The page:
The story of my ‘tragic’ escape continued on the third page, accompanied by my prison admission photo in black and white, along with another from my army days, in jungle greens. Next came a recap of my original ‘crime’, as if anyone in FNQ needed reminding about that.

I lowered the paper for a moment. If the cops thought I was dead, then so, probably, did Mum and Dave. I had to do something. That kind of news would damn near kill her. First, however, I had to organise a way out of here.

I flicked through to the classified section, and thumbed through the cars for sale. I needed something reliable under $500. Nothing flashy, but I couldn’t bring myself to look at anything without some guts under the bonnet.

My eyes, scanning the ads swiftly, fixed on a Ford XY for $350, just five years old. A Holden man through and through, I was realist enough to know that this was a bargain. The suburb was Westcourt, within walking distance. It was also a downmarket area, where people might be a little less informed and alert. There were none of those brand-new colour television sets in Westcourt.

I finished the last of the apple slice, brushed off the crumbs and screwed my rubbish into a ball. Standing was a big effort, as my wounds had stiffened up again, and I tried to hide the pain from passersby. I dropped my rubbish into a bin and adjusted my sunglasses and hat. I walked off, just another bushie in from the scrub, hungover in the early morning.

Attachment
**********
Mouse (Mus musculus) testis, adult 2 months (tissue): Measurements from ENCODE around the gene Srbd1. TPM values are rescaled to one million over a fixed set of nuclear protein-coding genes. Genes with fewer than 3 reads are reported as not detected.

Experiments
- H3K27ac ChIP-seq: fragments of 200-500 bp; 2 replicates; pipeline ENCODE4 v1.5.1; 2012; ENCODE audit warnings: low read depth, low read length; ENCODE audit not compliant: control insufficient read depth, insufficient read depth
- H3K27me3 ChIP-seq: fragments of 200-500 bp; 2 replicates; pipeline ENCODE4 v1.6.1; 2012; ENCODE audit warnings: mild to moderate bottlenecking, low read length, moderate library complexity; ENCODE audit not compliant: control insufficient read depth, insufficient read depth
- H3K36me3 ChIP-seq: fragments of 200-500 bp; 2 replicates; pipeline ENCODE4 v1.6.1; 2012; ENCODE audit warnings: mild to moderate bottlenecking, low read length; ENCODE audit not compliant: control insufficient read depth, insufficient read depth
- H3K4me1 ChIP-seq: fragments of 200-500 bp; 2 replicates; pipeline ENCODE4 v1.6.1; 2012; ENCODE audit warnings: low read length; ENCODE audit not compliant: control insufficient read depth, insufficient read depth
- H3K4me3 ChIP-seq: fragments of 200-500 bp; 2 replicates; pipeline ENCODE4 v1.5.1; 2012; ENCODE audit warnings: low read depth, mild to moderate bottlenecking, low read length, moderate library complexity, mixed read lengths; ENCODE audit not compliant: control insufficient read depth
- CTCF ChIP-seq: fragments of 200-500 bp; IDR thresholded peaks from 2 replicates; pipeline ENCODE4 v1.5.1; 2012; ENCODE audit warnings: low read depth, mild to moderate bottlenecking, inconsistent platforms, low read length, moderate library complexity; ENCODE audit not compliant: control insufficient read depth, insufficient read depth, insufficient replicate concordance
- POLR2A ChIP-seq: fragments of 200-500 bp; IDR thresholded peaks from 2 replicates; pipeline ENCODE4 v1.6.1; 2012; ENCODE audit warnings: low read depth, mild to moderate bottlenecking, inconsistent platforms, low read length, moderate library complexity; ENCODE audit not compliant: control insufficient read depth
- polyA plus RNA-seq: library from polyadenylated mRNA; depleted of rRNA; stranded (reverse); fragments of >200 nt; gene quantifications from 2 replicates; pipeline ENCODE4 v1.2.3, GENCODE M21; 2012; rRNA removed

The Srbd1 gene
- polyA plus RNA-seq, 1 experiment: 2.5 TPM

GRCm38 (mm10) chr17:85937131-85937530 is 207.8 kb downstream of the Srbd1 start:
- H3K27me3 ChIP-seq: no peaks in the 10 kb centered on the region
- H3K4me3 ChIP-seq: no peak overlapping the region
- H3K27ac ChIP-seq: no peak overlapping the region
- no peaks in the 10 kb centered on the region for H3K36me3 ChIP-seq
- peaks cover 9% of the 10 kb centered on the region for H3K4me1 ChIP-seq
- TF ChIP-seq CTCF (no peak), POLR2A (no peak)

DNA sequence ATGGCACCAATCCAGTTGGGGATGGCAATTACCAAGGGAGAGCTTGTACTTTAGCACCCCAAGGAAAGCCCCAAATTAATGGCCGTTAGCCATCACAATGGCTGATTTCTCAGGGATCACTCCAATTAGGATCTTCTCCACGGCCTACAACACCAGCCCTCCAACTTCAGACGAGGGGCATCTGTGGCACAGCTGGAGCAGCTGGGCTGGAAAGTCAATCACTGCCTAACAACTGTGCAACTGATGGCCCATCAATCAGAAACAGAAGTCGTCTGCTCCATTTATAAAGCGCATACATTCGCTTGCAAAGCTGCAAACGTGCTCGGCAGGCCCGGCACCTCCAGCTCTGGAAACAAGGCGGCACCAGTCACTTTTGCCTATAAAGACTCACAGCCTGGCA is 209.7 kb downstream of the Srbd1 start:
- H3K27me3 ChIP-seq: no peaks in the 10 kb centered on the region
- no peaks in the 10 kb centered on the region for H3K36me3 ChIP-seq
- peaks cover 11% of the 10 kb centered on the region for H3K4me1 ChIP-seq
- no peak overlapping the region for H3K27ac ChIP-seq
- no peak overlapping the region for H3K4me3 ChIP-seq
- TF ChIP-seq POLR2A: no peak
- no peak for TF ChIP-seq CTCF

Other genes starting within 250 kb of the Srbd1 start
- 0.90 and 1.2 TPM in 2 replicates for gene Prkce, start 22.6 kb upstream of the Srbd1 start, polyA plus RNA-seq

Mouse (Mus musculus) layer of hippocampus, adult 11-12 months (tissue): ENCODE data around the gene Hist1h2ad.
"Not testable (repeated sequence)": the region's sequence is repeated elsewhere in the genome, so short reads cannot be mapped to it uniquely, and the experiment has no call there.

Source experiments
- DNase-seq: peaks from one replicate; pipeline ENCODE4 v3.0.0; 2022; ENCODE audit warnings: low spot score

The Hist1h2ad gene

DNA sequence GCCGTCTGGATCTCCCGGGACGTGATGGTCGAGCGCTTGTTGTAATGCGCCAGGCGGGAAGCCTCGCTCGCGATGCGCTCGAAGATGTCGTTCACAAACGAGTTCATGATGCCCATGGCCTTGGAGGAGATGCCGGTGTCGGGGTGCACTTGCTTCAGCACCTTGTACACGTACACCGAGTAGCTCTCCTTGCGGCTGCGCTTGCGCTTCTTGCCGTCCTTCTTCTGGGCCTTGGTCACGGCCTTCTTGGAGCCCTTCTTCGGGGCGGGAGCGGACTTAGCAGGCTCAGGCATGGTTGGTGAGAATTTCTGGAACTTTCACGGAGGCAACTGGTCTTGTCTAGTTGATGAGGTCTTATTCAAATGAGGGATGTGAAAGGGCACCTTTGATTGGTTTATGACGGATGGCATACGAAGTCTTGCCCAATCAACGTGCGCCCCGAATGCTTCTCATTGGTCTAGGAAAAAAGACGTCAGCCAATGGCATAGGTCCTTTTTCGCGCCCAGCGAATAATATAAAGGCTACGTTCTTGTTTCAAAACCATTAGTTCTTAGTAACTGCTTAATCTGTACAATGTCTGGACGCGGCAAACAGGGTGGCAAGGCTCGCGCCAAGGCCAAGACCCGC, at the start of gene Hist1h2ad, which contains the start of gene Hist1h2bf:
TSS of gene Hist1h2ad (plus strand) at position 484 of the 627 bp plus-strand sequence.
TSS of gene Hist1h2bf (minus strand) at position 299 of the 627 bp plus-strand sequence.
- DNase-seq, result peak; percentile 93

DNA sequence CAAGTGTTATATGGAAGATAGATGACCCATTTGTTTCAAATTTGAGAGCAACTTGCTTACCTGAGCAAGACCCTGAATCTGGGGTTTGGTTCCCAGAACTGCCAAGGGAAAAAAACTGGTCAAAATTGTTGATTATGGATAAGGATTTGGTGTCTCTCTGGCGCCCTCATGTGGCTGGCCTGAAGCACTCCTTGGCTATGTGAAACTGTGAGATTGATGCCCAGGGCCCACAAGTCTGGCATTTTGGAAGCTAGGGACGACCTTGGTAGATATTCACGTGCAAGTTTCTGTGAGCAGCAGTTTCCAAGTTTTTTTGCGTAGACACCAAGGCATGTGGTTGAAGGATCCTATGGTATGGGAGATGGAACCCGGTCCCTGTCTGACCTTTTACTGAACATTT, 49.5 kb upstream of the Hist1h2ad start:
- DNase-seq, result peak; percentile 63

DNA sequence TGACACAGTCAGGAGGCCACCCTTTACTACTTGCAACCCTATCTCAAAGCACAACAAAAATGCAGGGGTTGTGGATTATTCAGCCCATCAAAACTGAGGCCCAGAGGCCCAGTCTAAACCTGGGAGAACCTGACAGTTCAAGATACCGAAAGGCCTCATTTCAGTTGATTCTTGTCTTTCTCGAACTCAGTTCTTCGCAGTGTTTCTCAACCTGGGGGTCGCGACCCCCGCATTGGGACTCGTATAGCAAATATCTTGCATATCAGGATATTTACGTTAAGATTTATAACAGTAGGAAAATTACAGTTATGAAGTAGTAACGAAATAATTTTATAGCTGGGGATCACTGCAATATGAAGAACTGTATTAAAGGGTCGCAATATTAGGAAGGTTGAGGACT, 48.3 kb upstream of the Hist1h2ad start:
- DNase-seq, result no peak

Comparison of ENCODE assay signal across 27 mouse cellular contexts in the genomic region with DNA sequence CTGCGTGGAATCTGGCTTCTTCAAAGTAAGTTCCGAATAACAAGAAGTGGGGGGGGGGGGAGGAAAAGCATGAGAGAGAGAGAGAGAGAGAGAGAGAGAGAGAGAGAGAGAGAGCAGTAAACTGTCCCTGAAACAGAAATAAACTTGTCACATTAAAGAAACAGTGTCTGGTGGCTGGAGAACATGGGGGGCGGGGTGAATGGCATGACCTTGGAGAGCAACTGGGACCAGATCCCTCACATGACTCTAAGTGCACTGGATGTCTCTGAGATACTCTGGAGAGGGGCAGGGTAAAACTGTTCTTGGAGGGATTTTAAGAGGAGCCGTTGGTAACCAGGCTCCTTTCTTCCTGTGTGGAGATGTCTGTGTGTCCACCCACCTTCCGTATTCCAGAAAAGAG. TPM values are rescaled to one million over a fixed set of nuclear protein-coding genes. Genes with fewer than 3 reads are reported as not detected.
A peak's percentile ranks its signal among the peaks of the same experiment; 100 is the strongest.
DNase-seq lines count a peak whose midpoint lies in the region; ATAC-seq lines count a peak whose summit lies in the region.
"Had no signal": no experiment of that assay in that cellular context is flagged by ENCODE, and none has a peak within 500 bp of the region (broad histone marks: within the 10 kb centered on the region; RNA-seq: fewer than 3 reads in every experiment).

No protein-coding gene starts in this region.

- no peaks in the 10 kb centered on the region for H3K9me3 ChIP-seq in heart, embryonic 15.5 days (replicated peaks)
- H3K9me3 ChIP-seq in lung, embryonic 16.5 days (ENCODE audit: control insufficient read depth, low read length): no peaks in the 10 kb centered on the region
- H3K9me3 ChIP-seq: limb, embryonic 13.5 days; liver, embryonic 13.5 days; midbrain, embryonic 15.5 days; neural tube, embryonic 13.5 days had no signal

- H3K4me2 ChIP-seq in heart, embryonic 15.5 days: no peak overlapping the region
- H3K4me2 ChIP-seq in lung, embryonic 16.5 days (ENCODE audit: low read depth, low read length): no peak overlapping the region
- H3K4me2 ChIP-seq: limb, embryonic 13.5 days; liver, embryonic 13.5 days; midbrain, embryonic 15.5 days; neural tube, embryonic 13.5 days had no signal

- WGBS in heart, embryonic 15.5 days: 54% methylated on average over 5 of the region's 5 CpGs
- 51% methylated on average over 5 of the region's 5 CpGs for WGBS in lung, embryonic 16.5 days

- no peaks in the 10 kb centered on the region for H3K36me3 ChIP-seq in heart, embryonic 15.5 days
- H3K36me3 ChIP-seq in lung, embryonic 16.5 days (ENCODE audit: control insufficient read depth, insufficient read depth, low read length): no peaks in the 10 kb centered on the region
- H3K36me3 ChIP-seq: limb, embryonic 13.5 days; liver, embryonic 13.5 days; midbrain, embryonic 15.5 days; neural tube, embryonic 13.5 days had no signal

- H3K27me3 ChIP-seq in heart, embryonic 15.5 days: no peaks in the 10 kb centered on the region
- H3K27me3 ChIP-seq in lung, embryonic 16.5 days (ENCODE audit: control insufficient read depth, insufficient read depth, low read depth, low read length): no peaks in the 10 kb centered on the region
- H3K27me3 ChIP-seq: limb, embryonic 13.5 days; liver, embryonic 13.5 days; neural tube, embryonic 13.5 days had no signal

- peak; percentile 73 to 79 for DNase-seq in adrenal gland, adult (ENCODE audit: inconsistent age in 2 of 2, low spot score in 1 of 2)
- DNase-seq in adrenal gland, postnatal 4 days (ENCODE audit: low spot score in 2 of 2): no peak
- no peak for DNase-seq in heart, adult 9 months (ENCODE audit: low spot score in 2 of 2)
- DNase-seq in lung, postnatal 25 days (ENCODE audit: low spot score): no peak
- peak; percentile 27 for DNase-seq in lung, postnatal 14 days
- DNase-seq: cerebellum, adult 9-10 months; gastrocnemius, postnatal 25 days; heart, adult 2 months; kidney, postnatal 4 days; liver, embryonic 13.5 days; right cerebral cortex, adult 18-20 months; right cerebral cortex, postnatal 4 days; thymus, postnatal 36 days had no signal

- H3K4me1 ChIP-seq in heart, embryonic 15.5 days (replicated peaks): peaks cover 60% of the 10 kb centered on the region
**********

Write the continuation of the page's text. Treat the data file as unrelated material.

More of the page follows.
I found a payphone and used some of my change from the café to make the call. The seller was awake; the car still available. I gave my name as Chris and promised to head around to view the car shortly. I collected my change from the slot and left the box. I had another call to make but it would have to wait an hour or two.

I prepared my story as I left the box and headed down Mulgrave Road then Brown Street. I shoved the newspaper into a bin, because ringers don’t carry newspapers around.

I knew the car was perfect, even before I opened the bonnet and heard it run. The engine was the 250 cubic inch straight six, one of the most reliable engines ever to roll off the assembly line at Geelong.  With the two-barrel carby these things were no slouches either, up around the 150 horsepower mark.

The seller was dirtier and had a more desperate look than me. If he noticed bandages under my clothes, he didn’t say anything. I guessed that he was sweating on the money. I offered him $325 from the hoard Dave had left for me, and spent ten minutes on the verandah drinking a mug of tea and filling out rego papers in a fake name.

By nine o’clock I was driving north out of town with my hat and sunglasses on. I stopped at the last public telephone box and made another call. This time to Eagers Holden in Townsville.

I asked for Dave Livermore. Told the girl at the desk that he’d done some work on my car last week and I had a question about it. ‘He’s a bloody good mechanic,’ I said. ‘Can you get him for me?’

‘Sorry, I can’t. Dave’s off work for the week. His Mum’s unwell, up in Cairns. Can I leave a message for him when he comes back?’

‘Nah, I’ll catch up with him.’

I went back to the car, again considering heading around to Mum’s place now that I knew Dave was there as well. Staying just a minute or two. Or even ringing her directly. Yet, after all I’d done to get to this point, I knew that I could not. I had to head north. I had to clear my name. Getting caught now would be the stupidest thing I could do.

 ©2024 Greg Barron

Continued next Saturday.